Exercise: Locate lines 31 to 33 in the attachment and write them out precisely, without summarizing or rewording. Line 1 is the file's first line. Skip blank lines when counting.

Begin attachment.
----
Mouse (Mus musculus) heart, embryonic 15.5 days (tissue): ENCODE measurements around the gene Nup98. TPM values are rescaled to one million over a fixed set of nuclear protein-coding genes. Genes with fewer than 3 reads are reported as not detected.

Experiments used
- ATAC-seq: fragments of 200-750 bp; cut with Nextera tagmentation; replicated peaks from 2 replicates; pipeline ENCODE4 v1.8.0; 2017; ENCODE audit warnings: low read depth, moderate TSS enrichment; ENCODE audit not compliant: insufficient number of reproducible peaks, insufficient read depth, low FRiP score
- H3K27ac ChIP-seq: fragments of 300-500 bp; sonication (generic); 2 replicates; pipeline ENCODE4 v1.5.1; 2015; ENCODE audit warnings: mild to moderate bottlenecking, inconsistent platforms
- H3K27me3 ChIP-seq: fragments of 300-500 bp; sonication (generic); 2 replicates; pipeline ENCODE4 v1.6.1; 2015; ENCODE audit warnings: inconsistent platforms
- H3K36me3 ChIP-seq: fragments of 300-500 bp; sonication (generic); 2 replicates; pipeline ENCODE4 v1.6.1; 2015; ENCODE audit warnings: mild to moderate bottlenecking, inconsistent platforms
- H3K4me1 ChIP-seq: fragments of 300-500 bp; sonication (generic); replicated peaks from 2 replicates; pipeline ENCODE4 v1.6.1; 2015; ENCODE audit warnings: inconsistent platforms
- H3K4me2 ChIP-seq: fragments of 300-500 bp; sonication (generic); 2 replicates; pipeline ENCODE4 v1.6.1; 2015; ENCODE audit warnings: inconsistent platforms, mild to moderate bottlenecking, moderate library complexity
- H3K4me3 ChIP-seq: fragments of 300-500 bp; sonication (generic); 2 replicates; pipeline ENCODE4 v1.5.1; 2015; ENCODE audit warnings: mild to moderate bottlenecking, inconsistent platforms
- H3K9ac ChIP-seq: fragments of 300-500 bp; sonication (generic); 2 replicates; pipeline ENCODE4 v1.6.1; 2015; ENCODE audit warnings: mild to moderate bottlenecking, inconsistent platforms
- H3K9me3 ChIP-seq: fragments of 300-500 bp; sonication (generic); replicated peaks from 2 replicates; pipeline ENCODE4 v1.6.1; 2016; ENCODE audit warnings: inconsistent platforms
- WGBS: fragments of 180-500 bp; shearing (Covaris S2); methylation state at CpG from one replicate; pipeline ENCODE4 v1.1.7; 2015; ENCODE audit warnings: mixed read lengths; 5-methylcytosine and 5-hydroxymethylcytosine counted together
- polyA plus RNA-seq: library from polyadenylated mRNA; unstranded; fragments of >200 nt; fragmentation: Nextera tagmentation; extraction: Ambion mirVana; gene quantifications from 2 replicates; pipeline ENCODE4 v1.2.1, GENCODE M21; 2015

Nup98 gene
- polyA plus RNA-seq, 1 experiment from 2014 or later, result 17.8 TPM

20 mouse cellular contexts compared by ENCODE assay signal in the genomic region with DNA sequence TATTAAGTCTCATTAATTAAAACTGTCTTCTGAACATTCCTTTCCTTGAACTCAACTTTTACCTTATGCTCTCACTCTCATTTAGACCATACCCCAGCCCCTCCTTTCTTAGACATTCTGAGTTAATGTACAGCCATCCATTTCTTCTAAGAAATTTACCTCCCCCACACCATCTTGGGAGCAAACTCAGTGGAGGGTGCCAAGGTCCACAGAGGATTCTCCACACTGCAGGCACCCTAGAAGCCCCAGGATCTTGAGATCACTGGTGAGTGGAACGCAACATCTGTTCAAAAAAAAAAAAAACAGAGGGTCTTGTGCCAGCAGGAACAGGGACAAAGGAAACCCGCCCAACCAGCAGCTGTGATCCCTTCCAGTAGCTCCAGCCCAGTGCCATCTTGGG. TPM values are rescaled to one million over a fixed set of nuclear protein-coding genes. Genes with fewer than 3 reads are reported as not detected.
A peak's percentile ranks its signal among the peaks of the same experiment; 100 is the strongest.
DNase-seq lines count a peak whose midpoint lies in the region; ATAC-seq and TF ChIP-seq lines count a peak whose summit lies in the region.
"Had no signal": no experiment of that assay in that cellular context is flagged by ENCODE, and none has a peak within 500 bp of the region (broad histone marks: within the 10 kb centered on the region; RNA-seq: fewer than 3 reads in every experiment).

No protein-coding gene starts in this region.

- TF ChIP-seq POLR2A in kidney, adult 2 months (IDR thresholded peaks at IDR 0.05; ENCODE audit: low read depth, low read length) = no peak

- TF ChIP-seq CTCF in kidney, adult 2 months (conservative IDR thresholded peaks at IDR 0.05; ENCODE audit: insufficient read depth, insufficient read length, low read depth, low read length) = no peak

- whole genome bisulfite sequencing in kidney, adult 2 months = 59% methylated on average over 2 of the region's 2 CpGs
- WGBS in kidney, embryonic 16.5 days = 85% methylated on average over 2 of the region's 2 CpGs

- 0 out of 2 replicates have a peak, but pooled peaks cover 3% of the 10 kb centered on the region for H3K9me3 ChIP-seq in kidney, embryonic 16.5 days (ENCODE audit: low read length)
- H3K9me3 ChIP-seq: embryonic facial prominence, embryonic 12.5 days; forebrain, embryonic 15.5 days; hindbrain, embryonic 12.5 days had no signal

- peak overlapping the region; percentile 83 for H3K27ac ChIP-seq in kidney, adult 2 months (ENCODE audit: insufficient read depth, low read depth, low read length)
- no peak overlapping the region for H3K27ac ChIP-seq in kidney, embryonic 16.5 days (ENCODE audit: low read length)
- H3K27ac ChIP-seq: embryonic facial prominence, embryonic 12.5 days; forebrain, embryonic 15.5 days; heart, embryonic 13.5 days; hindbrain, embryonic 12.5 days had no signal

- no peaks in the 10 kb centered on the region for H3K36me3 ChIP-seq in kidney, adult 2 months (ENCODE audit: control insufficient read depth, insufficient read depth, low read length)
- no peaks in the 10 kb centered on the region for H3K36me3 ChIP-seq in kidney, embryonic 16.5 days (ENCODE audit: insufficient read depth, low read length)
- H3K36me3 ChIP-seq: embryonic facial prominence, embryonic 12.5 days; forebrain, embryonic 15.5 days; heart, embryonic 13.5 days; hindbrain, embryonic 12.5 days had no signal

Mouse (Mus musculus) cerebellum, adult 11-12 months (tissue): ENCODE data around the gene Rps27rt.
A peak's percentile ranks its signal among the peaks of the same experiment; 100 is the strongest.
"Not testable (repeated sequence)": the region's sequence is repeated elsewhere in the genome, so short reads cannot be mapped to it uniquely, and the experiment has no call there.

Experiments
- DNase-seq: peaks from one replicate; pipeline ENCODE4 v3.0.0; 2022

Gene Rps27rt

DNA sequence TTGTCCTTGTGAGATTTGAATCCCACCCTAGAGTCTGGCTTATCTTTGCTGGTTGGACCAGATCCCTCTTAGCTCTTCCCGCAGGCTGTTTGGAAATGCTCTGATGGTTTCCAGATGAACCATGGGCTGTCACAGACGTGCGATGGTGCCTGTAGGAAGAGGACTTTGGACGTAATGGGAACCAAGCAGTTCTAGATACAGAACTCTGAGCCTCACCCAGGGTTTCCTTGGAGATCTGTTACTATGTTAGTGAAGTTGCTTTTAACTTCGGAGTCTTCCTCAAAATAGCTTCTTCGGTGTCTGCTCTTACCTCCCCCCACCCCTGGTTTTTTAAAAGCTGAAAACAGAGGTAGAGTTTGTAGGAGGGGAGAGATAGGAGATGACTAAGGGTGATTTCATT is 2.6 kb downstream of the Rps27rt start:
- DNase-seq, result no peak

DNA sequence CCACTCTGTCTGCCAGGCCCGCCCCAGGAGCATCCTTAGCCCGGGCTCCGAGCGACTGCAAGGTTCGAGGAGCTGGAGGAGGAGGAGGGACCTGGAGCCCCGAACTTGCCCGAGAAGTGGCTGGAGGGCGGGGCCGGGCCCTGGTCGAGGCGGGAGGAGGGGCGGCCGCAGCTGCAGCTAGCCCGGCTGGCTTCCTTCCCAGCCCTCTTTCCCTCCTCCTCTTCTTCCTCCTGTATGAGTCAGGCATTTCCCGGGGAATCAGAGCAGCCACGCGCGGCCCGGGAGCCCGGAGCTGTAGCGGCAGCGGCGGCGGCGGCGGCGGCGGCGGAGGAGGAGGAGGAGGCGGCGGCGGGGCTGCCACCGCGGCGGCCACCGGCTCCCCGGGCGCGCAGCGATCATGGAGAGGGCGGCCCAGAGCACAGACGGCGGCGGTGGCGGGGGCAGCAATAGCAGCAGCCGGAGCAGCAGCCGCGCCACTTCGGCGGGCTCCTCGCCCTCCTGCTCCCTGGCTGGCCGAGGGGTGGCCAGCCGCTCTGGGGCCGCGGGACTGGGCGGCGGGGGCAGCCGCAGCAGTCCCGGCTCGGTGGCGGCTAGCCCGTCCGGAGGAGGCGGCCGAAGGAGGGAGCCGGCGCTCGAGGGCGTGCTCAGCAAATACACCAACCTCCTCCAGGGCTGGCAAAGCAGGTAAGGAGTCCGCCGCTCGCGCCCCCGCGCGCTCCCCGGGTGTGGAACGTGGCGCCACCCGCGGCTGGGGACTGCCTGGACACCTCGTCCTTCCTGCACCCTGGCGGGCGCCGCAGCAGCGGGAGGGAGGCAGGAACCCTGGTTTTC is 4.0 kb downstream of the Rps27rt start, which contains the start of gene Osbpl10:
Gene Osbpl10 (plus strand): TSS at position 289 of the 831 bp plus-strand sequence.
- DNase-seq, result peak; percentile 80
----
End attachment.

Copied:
- no peaks in the 10 kb centered on the region for H3K36me3 ChIP-seq in kidney, embryonic 16.5 days (ENCODE audit: insufficient read depth, low read length)
- H3K36me3 ChIP-seq: embryonic facial prominence, embryonic 12.5 days; forebrain, embryonic 15.5 days; heart, embryonic 13.5 days; hindbrain, embryonic 12.5 days had no signal

Mouse (Mus musculus) cerebellum, adult 11-12 months (tissue): ENCODE data around the gene Rps27rt.